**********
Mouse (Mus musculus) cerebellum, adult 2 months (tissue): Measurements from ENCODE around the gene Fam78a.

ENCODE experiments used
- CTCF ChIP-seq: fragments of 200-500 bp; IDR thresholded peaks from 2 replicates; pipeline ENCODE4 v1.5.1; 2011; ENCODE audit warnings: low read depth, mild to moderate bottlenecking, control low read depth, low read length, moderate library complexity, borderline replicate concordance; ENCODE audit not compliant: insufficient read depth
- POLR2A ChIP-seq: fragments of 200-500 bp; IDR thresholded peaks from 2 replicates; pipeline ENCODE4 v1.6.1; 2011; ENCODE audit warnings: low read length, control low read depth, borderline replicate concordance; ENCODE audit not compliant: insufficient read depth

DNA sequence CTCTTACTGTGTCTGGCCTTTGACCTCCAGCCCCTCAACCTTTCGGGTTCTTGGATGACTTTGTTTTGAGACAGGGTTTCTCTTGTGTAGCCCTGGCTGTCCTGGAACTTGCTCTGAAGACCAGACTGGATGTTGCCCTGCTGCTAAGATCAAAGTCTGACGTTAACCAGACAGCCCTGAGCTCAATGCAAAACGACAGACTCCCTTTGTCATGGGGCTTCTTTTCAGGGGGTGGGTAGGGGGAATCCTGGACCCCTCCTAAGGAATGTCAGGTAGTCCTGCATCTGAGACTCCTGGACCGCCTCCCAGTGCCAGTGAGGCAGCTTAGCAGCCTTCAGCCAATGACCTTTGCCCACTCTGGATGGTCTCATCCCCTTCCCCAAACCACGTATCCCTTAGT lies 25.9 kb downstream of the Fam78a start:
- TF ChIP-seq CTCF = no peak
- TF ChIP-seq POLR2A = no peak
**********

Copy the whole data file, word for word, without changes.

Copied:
Mouse (Mus musculus) cerebellum, adult 2 months (tissue): Measurements from ENCODE around the gene Fam78a.

ENCODE experiments used
- CTCF ChIP-seq: fragments of 200-500 bp; IDR thresholded peaks from 2 replicates; pipeline ENCODE4 v1.5.1; 2011; ENCODE audit warnings: low read depth, mild to moderate bottlenecking, control low read depth, low read length, moderate library complexity, borderline replicate concordance; ENCODE audit not compliant: insufficient read depth
- POLR2A ChIP-seq: fragments of 200-500 bp; IDR thresholded peaks from 2 replicates; pipeline ENCODE4 v1.6.1; 2011; ENCODE audit warnings: low read length, control low read depth, borderline replicate concordance; ENCODE audit not compliant: insufficient read depth

DNA sequence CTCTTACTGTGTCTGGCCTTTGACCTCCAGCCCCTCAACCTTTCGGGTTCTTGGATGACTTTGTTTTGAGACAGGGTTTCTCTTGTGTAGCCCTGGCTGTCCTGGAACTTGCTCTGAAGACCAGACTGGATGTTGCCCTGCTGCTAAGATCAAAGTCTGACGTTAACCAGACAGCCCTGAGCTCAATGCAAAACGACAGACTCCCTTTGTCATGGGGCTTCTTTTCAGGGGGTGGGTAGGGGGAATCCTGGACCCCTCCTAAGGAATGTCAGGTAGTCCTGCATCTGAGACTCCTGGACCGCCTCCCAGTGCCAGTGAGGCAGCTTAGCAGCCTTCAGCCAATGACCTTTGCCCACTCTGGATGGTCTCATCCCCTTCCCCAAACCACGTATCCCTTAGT lies 25.9 kb downstream of the Fam78a start:
- TF ChIP-seq CTCF = no peak
- TF ChIP-seq POLR2A = no peak